Two Louisiana Democrats have been jailed after being convicted on voter fraud charges in Louisiana, according to reports.
Former Amite Police Chief Jerry Trabona and current Councilman Kris Hart were sentenced to prison for conspiring to buy votes and multiple counts of buying votes.
As Slay News previously reported, the two men pleaded guilty to the charges in July.
Trabona and Hart were sentenced to 12 months in prison each for their roles in the vote-buying scheme.
The two Democrats were caught paying prospective voters for their votes in a federal election.
Former Chief of Police in Amite City, Jerry Trabona, and Kristian Hart, a former Amite City councilmember, were each sentenced to one year in prison for violating federal election laws. Trabona was also ordered to pay a $10,000 fine. https://t.co/SsVWc2mUs5 pic.twitter.com/EPe4nL9y2d
— JangledKeys (@JangledK) November 30, 2022
According to a Department of Justice (DOJ) press release, Trabona and Hart were sentenced to one year in prison Wednesday for violating federal election laws with their vote-buying racket.
Trabona, 73, and Hart, 50, each received one year in prison following an investigation, led by the FBI’s New Orleans Field Office.
Investigators uncovered evidence showing that Trabona and Hart worked to hire individuals to identify potential voters.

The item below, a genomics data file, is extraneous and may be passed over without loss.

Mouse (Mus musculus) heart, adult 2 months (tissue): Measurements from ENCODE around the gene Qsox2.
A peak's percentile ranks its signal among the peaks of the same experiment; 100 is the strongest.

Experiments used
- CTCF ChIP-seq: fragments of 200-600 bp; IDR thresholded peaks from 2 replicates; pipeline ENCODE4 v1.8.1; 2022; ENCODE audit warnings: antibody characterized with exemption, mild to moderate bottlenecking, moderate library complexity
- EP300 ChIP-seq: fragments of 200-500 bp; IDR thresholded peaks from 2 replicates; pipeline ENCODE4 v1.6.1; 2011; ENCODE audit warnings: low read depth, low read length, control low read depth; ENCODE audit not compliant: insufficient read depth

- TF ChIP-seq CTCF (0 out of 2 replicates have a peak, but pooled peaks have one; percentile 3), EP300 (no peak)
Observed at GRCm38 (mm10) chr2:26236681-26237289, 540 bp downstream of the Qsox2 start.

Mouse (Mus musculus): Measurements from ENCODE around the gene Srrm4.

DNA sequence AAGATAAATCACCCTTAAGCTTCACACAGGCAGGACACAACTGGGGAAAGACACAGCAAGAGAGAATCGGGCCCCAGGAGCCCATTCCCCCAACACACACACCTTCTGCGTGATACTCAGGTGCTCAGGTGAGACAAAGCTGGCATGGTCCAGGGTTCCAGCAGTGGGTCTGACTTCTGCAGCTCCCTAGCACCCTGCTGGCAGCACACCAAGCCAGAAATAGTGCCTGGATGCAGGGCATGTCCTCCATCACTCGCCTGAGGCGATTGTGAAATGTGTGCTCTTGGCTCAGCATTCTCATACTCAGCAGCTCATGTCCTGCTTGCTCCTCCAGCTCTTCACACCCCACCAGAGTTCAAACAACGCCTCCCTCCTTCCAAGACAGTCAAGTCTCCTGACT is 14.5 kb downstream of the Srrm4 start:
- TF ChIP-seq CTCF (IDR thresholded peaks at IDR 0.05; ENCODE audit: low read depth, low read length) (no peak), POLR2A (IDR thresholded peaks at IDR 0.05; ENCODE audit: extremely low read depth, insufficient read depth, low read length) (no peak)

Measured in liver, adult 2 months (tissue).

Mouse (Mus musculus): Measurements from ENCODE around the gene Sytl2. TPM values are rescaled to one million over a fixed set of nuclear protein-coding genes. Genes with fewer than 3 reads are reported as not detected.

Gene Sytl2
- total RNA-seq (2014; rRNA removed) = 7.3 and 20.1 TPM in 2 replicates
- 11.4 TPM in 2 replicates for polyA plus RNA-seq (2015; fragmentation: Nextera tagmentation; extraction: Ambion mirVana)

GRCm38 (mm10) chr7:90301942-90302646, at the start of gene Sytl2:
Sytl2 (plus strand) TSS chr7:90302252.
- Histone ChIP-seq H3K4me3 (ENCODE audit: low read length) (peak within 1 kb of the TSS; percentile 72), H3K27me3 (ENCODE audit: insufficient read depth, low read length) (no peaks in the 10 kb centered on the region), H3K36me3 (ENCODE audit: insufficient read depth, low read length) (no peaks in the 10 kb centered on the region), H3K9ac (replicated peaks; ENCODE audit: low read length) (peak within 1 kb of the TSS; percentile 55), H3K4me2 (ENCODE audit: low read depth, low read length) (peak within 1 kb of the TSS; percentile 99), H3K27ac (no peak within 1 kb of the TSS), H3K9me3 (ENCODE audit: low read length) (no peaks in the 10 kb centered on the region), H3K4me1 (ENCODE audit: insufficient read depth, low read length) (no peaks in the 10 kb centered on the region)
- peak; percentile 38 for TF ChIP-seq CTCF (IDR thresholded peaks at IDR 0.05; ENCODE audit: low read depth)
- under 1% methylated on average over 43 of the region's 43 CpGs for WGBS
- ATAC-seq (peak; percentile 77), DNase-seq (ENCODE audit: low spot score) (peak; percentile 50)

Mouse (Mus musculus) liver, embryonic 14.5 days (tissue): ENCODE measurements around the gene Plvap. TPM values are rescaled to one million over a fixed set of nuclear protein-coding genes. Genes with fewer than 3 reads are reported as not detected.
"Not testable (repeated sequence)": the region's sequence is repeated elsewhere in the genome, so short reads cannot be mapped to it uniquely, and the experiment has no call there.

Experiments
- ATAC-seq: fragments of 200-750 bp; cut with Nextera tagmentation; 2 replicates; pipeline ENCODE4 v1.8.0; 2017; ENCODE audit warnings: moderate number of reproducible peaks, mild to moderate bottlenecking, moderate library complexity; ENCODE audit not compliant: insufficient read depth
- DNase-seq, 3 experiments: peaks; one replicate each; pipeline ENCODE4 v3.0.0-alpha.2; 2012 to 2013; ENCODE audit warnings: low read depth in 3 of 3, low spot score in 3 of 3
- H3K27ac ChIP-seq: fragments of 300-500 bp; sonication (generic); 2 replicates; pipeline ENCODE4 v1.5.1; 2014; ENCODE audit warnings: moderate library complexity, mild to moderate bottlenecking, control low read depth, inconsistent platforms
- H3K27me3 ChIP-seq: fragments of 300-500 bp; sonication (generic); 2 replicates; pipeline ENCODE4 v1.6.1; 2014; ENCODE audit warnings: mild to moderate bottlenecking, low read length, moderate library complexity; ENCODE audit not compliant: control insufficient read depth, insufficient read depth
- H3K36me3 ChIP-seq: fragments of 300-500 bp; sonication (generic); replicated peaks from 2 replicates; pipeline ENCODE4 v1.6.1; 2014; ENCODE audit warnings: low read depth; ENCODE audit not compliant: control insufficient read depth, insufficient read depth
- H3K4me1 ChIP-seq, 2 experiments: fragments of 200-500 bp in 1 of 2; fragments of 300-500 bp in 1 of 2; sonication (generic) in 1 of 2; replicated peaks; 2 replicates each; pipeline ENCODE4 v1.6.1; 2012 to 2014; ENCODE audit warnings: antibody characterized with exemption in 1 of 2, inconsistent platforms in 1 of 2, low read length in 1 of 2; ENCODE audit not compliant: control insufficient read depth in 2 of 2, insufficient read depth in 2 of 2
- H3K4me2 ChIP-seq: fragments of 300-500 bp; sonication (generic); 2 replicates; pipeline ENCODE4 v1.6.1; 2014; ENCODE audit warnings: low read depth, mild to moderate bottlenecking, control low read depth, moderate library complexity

They would then transport the voters and offer payment to the voters – provided they voted in the requested manner, according to the DOJ press release.
Alongside the one-year prison sentence, Trabona was also ordered to pay a $10,000 fine.
A third, unnamed conspirator was also sentenced to four months in prison.
According to The Heritage Foundation, Hart and Trabona were able to successfully buy votes by providing sample ballots with the desired candidate’s name and number.
The ballots were for Hart, Trabona, and other preferred candidates.
Former Louisiana Police Chief, City Councilmember, and Additional Co-Conspirator Sentenced in Vote Buying Conspiracyhttps://t.co/2es2xoYi5V
— Criminal Division (@DOJCrimDiv) November 30, 2022
In some cases, Hart paid voters to identify those who had not voted, take them to the polls, then pay for their vote, according to the Heritage Foundation.
To help cover up the operation, Trabona required that vote buyers sign a contract stating that they would not “make any overture of any kind to any voter or other person of financial award or benefit in exchange for a vote.”
The Heritage Foundation revealed that the vote buyers were paid up to $20 dollars for each vote they brought in.
A vote-buying bribe is considered “anything having monetary value, including cash, liquor, lottery chances and welfare benefits such as food stamps,” according to the DOJ.
The charges follow an initial 2018 investigation into violations of election laws in Louisiana, according to The Advocate.